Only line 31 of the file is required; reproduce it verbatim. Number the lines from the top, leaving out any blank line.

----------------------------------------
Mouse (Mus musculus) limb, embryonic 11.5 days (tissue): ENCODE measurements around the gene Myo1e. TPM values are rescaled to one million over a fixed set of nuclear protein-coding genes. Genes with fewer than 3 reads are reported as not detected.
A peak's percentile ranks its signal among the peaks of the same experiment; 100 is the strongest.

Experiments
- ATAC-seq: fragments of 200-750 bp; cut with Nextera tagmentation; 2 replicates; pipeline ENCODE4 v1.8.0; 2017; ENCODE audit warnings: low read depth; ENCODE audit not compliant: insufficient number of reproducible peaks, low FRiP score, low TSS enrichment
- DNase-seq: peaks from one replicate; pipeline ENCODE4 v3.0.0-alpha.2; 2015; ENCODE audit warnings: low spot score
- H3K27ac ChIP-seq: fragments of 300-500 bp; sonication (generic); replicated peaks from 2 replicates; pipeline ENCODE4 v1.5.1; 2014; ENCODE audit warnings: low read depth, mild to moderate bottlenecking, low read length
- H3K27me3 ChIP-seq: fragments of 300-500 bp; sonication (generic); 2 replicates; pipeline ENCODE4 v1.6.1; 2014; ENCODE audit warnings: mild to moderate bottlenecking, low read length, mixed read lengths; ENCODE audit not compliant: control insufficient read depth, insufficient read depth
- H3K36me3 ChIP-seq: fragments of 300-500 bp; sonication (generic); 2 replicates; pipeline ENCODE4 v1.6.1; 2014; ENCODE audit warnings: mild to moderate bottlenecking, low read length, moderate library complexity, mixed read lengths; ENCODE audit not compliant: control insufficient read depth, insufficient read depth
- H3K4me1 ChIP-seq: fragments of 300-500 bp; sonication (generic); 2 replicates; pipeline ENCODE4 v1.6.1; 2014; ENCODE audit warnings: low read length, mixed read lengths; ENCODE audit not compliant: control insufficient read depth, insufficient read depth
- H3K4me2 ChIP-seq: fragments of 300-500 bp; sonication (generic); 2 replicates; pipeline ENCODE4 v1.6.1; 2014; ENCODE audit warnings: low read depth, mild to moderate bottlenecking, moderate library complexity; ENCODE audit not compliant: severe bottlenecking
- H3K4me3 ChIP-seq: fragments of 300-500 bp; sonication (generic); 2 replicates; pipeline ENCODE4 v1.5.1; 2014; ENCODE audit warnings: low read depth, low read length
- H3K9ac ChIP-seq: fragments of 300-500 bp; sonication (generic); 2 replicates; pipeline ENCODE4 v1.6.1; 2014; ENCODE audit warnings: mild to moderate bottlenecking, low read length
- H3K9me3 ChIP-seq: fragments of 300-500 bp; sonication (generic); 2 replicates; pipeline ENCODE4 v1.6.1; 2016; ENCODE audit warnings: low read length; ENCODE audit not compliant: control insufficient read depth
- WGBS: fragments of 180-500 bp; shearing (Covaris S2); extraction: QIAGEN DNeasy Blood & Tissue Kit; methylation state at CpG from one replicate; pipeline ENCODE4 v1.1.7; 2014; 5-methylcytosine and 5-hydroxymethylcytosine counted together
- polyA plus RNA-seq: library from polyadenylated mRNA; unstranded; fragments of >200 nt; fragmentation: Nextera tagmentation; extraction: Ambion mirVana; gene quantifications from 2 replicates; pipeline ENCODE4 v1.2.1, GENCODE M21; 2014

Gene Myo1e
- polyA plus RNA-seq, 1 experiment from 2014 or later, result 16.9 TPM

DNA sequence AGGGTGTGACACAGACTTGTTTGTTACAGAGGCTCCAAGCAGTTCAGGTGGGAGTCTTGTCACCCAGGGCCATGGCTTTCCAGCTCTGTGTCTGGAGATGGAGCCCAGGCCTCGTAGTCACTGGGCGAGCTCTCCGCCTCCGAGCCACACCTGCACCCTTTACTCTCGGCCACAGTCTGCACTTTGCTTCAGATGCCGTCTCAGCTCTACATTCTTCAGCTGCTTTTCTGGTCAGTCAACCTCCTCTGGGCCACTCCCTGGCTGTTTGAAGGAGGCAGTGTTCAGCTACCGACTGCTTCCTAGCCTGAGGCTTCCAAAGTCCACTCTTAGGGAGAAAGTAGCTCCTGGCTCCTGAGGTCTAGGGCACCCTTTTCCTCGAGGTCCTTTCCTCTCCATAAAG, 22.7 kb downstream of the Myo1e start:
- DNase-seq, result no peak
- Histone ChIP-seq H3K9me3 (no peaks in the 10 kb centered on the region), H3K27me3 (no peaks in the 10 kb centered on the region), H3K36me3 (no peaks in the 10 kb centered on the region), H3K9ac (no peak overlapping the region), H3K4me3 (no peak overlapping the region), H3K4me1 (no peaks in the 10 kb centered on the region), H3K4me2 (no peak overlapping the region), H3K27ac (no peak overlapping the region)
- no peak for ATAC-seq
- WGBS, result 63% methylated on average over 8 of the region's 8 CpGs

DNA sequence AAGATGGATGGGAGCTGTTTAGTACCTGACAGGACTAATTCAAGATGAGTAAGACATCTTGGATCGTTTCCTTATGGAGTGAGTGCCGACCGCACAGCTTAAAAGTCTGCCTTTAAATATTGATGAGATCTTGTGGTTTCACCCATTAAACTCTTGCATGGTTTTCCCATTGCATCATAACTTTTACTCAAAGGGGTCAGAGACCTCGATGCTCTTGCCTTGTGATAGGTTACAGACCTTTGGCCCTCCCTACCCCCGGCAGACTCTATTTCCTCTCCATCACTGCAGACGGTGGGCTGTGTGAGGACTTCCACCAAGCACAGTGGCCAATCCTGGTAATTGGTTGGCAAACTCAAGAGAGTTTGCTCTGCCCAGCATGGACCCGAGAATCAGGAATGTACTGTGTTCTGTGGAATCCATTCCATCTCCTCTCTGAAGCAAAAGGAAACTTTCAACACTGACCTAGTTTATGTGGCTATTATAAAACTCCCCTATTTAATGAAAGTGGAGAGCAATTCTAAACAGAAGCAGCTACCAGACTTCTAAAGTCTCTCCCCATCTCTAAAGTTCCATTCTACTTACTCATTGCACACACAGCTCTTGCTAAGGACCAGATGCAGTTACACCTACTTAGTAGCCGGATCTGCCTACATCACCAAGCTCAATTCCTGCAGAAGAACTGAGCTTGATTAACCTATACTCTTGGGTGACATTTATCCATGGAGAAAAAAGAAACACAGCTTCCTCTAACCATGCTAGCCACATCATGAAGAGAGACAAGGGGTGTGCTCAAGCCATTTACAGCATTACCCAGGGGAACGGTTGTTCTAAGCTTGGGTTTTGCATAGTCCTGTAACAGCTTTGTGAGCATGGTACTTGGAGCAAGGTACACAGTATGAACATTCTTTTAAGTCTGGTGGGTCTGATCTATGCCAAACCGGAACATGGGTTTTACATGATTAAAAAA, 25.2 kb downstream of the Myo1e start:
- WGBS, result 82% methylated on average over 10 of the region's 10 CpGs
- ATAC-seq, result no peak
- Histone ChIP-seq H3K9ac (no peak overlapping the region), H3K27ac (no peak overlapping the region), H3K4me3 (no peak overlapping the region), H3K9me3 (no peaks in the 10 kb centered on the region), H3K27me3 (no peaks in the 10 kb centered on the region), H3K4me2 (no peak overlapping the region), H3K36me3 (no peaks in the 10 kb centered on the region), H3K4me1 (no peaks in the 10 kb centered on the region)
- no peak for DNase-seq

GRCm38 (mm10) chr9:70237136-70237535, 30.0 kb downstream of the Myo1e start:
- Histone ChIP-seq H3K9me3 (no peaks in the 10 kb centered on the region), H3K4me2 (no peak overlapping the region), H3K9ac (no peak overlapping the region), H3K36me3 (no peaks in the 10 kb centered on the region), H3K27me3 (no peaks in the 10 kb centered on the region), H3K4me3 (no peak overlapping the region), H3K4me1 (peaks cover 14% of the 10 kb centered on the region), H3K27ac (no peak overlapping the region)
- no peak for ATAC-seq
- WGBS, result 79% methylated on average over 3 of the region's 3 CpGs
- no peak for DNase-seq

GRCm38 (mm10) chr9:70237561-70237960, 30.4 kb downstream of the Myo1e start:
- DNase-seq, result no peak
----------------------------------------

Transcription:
- WGBS, result 79% methylated on average over 3 of the region's 3 CpGs